Part of the LAI Working Group on Central American Feminisms. A discussion lead by Alicia Ivonne Estrada (California State University, Northridge) and Victoria González-Rivera (San Diego State University)
Wednesday, May 28, 2014
11:00 AM - 12:00 PM
Royce Hall 314
Alicia Ivonne Estrada (California State University, Northridge)
Victoria González-Rivera (San Diego State University)
Alicia Ivonne Estrada Discussion
Ixoq Tz’ib’: The Weaving of Contemporary Maya Women’s Poetry in Guatemala
During the last two decades contemporary Maya texts from Guatemala have thematically focused on the revitalization of cultural practices as well as the affirmation of a politicized ethnic identity. These discursive productions are fundamental to the Maya movement and their struggles for indigenous social, economic and political rights. Through an analysis of contemporary Maya women texts from Guatemala, Alicia Ivonne Estrada examines the ways these discursive productions root violence and historical marginalization in colonial legacies that continue to exist in the country today. Additionally, noting that besides political denouncement, the texts equally express and inscribe not only Maya cultural and spiritual practices, but also affirm another way of remembering and recording contemporary Guatemalan history through the incorporation of Maya women’s subjectivities and knowledge.
Alicia Ivonne Estrada was born in Guatemala and raised in Los Angeles. She is an associate professor in the Chicana/o Studies Department at CSUN. Her research focuses on contemporary Maya cultural productions in Guatemala and the United States. She has published articles on contemporary Maya literature, film and radio as well as on US Central American literatures. Her current project is a book manuscript on Maya Guatemalan diasporic communities in Los Angeles. In addition, since 2006, she has been a member and host of the Maya radio program Contacto Ancestral, which airs every Monday night in Los Angeles on the community radio station KPFK.
Victoria González-Rivera Discussion
Rethinking Nicaragua, Rethinking Feminism. Writing Histories of Women Without Heroines
Professor González-Rivera will be discussing her book “Before the Revolution Women's Rights and Right-Wing Politics in Nicaragua”, 1821-1979 (Penn State University Press, 2011). In this book she documents, for the first time, the rise of first-wave feminism in Nicaragua during the first decades of the 20th century and the movement's co-optation by a U.S.-backed dictator. Additionally, she addresses the reasons why so many working and middle-class women in this small and poor country felt compelled to support a right-wing dictatorship over the course of almost half a century. This radically new interpretation of Nicaraguan women's history calls for a rethinking of the relationship between feminism and leftist revolutions in Latin America. Moreover, it provides the foundation for her current project, a book titled "100 Years of LGBT History in Nicaragua." In her talk, Professor González-Rivera addresses the joys and the difficulties of writing histories of women without heroines.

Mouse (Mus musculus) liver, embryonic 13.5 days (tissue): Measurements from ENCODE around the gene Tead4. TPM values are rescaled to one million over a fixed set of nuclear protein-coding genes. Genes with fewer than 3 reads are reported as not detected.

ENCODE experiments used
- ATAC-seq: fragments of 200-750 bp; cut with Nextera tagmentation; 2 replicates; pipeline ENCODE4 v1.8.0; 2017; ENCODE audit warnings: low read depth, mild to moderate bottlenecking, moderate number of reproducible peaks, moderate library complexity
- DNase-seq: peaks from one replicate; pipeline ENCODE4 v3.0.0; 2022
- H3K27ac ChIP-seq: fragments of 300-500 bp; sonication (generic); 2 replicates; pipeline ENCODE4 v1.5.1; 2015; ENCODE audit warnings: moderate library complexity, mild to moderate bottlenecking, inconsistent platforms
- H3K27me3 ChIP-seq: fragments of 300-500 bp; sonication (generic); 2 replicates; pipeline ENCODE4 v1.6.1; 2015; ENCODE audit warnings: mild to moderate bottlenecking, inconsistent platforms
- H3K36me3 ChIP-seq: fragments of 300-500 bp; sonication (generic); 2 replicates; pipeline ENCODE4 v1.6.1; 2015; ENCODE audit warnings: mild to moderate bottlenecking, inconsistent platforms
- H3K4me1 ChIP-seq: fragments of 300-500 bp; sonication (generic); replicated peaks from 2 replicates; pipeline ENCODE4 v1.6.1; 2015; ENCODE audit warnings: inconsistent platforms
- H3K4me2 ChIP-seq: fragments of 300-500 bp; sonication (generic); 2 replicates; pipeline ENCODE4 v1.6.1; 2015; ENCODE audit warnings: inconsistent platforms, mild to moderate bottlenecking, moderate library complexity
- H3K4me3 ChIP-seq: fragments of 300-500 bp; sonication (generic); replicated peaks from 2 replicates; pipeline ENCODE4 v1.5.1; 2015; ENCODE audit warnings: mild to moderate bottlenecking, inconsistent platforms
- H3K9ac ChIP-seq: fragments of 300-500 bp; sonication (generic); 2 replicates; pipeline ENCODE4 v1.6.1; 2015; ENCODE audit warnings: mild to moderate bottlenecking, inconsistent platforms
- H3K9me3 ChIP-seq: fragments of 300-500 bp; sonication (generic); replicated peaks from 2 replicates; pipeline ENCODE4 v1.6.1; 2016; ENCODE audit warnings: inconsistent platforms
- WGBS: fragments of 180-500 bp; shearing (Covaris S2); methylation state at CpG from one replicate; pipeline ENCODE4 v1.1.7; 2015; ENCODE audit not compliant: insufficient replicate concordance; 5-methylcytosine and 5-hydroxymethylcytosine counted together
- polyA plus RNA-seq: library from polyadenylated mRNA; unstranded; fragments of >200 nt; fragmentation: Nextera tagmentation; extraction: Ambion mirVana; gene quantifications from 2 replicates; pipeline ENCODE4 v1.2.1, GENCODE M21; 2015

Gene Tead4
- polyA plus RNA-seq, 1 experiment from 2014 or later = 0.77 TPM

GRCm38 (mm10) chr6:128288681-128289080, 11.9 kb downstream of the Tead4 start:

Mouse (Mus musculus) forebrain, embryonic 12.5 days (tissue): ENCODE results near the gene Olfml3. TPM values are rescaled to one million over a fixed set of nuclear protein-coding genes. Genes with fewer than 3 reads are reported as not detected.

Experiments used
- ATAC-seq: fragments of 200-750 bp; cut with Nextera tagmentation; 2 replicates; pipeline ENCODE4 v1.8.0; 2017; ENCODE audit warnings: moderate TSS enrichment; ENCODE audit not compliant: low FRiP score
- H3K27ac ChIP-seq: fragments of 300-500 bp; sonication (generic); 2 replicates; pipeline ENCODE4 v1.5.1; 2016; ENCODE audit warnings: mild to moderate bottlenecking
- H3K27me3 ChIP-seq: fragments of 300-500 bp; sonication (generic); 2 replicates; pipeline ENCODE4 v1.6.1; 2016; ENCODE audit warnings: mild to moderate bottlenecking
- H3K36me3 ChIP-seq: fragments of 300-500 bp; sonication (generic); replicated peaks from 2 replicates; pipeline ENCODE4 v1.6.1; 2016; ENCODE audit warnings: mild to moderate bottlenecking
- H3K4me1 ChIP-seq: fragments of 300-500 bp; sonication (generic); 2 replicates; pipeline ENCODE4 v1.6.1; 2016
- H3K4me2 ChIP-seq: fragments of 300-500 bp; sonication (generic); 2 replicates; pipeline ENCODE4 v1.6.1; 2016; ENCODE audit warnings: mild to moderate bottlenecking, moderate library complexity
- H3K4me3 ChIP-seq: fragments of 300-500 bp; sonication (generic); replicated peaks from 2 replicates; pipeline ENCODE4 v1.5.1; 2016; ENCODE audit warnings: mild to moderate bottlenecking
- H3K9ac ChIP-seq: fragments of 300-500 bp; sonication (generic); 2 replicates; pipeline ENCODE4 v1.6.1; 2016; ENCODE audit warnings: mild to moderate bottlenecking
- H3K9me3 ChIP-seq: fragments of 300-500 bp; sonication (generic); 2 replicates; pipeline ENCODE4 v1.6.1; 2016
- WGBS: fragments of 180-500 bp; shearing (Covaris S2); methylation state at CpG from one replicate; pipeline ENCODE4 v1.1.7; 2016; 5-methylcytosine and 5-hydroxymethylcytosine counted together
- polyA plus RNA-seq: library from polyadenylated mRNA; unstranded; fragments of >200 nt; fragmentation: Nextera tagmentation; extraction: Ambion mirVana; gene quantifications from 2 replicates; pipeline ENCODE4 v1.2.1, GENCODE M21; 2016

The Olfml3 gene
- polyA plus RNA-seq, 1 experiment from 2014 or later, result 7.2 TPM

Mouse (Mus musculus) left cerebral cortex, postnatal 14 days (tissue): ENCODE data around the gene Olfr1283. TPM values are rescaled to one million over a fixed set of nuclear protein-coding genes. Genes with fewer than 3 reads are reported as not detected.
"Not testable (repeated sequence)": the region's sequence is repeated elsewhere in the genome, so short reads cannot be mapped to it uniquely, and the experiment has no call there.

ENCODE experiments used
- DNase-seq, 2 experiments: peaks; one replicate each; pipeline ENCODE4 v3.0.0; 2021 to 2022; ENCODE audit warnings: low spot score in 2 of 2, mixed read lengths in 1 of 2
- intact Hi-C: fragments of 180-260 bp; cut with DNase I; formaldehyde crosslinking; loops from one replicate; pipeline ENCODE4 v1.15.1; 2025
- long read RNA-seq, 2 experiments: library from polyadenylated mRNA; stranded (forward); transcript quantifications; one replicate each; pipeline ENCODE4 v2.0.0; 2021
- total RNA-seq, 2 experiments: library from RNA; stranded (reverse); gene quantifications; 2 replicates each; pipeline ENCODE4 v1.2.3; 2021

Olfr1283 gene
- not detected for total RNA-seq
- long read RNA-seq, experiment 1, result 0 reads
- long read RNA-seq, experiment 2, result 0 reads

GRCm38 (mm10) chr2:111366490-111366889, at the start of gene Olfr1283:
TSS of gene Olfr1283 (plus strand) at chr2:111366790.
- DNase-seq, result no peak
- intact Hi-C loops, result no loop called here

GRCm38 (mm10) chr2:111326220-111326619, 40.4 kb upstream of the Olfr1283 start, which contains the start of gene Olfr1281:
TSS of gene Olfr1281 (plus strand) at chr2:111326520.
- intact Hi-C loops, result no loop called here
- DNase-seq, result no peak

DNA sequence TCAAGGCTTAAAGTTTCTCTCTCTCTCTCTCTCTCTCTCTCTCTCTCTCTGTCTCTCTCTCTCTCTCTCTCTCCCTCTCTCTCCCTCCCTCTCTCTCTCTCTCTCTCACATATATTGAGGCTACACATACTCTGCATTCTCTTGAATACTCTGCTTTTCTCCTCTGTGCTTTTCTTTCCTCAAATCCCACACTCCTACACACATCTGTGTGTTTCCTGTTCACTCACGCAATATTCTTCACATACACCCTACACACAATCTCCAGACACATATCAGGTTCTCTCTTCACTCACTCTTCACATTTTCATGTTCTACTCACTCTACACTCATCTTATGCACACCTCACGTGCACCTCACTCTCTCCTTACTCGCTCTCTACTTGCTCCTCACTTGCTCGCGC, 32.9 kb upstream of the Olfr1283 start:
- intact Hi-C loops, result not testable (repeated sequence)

Dr. González-Rivera grew up in Nicaragua, the daughter of a Nicaraguan man and a white U.S.-American woman. As a child she lived through the last years of the right-wing Somoza dictatorship and the first years of the Nicaraguan Sandinista revolution.
Cost: Free and open to the public
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For more information please contact
Leisy Abrego Tel: 310-206-9414
Download File: 05-28-14-Dialogues-on-U-qn-fef.pdf
Sponsor(s): César E. Chávez Department of Chicana/o Studies, USEU (Unión Salvadoreña de Estudiantes Universitarios), and LAI Working Group on Central American Feminisms